ignored his goodness, he dialed up Maude.
“She’s not my girlfriend,” he’d say,
and slowly click shut the app
after one last longing look at her.
Because, of course, she really was.

The Things I Carry

fireworks

Image Credit: James Speed Hensinger | Vietnam 1970

That dream returned last night, the one where shadows
dressed for bed crawl toward my resting place.
All I can do is lie there and wait,
knowing it’s coming, pickled in a perspiration
exotic, torporific, frantic, paralytic.
I dream these nights of being in-country,
asleep in a faraway land I did not know,
but in a bed I do.

The dark figures, with faces vaguely familiar,
sometimes raid my slumber when I see
their waking work in an old friend or
in scorching color on television.
My dream-self awakens to the nightmare pop-pop-pop
of small arms fire, the b-r-r-rap-b-r-r-rap
of the M-60 spitting All-American fireworks
into three-dimensional silhouettes, and then
comes the tripwire boom of upright, soaking reality
in which I do not wear olive armor on my back 
nor upon my shoulders lug a sackful of
the things they carried.

My burden has no measurable weight but that
which I give it. My rank is guilty civilian,
a lifer who lucked out in the 1970 lotto
that saw boys next to me busted by
an insane spin of numbers.
Awake in this safe and dark bedroom,
I envision bodies and lives broken,
maimed, lost. And God help me, there are times
when I lie back down and stare at those ghosts
on the dark ceiling, and in some distorted sense
of shame and confusion, I may envy some 
their losses.

I had a hard time with this one. I wrote a very “Joe” fireworks poem yesterday in its place, but every time I looked at the photo up there, a prompt from my friend Kellie Elmore, this new (too darn long) poem came exploding back at me. It’s something that’s been simmering inside me — even wrote a short story about it — since long before I ever saw that photo. I post it with great reservation because I revere what these guys suffered and endured and don’t wish to diminish or dishonor that with the prattling of some stupid hump of a middle-aged “poet.” I guess what I’m trying to say is I had to write this someday.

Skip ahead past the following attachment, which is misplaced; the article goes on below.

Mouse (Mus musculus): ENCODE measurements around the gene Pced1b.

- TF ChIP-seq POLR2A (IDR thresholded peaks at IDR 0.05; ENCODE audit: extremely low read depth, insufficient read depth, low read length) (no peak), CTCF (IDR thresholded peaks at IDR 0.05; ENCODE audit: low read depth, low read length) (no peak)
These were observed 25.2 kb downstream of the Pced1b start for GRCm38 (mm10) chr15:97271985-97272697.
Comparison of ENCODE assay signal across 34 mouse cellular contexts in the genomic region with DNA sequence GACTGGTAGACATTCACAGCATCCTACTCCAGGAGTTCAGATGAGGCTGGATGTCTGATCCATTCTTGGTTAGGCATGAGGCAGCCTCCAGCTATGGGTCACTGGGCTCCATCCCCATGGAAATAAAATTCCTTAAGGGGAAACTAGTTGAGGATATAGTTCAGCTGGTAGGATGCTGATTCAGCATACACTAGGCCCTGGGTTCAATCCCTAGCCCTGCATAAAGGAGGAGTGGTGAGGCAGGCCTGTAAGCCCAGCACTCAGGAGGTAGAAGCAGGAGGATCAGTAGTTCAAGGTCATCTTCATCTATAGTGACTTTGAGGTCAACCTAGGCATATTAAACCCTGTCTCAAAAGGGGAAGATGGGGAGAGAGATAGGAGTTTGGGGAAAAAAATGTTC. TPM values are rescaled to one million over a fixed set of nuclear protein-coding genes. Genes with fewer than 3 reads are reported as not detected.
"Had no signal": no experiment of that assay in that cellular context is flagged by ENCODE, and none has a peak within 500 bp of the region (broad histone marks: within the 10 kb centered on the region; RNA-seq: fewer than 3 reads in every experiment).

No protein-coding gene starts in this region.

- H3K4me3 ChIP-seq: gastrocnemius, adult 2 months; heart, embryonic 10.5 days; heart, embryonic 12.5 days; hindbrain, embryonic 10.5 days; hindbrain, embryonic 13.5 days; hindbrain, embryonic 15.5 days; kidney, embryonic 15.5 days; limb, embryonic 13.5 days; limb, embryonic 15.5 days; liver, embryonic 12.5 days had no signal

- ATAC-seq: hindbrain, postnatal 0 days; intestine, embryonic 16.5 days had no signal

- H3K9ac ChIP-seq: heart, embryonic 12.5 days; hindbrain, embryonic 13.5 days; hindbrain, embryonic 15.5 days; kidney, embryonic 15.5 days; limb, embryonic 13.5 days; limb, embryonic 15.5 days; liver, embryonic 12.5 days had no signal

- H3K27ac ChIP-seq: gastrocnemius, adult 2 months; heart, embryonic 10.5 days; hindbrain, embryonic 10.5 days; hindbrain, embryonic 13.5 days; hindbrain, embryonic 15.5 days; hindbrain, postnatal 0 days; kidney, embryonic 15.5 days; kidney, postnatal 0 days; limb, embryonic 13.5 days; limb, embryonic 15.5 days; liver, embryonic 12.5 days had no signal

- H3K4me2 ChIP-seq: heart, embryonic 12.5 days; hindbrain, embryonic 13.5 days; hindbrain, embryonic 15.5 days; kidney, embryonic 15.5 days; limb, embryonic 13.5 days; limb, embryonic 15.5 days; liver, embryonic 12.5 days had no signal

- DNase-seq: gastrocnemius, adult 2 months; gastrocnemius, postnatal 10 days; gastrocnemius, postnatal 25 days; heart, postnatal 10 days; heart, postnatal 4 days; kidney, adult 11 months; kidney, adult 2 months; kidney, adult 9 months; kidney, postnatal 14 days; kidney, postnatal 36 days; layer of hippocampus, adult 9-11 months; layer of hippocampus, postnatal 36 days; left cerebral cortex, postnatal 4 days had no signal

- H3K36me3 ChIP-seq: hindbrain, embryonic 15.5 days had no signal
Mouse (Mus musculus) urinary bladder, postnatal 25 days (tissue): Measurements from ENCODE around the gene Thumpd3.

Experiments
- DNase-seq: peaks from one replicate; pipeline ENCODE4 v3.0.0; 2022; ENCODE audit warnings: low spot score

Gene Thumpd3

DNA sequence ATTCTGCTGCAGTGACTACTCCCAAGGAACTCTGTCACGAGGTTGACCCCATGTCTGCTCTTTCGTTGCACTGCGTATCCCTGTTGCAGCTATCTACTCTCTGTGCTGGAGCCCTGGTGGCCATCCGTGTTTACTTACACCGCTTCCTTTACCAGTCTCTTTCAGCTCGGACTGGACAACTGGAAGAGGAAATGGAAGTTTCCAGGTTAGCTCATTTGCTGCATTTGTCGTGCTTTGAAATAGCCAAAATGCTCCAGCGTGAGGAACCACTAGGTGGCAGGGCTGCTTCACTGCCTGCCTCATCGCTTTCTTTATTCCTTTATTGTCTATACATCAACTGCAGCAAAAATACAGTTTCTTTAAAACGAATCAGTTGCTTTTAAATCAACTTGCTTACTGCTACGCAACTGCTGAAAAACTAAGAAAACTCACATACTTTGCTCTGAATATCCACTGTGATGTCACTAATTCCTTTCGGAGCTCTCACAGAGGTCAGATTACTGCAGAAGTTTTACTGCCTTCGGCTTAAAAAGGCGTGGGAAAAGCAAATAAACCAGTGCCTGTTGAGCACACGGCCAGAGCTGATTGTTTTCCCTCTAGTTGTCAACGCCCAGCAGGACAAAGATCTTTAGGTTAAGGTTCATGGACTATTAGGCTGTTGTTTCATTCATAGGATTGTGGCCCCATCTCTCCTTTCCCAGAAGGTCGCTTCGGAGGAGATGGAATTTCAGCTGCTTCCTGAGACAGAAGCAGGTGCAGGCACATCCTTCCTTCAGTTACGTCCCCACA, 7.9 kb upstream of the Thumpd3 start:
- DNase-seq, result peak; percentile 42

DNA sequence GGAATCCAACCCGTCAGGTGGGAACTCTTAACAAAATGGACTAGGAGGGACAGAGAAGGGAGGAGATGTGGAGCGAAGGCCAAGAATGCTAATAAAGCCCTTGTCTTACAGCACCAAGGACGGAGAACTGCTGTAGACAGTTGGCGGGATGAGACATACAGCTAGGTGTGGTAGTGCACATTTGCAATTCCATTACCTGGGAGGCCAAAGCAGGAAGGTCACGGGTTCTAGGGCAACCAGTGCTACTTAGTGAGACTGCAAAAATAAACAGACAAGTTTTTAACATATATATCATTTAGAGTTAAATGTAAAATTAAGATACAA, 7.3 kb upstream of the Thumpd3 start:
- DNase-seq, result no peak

When the Lilacs Bloom

When the lilacs bloom, pungent and purple,
spring freshets run from my nose,
eyes and memory. I clench my face
like a fist and shake it with each sneeze
in explosive protest to the flower’s
reputed beauty and all months beginning in M.

Locked within bleared and puffy eyes,
it’s my mind sees the plaster Virgin,
a finger missing from her right hand,
enshrined in lilacs and pale blue crepe paper
in the corner of our classroom.

I can feel rosary beads in my hands,
an abacus of calculated Catholic indoctrination
for a boy longing to sin just once,
preferably with one of the alabaster virgins
pressed close to my compass points.

Funny what flowers like frothy amethysts
will do to an old man when a young man’s
fancies would turn those pubescent blossoms
of my youth to thoughts of budding lust.

Think I’m caught up now for NaPoWriMo and Poem-A-Day April. Don’t ask where this came from. I have no idea. I was free writing and I thought how close May is today.

One More Time

“You know, she was my girl before Bobby, but she…he was always one to ruin everything he touched,” Captain Ed Hermanski said, wiping tears across his cheeks.

“Yeah, Bobby was crazy about Jen, and swept her right off her feet, didn’t he?” Officer Jack Donahue replied, feeling the acrid smoke sting his eyes.

“Sumbitch ruined what could’ve been…but poor Jen always told me he was crazy jealous of the least little thing, even threatening to…”

Donahue blinked at the firefighter and choked out, “I been here so many times over the past few years, hauling Bobby away after he beat on poor Jen, screaming about “cheatin’ whore this ‘n’ that, but she always took him back.”

Hermanski wiped his eyes again as turned to his radio, ordering some of his men to pour more water into the back of the blackened skeleton of what was once “his girl’s” home and said, “Yeah, if only she called m… you one more time tonight.”

A quick Five Sentence Fiction based on Lillie McFerrin’s prompt word RUINS. I guess that word has more than one meaning. I may have captured a few here.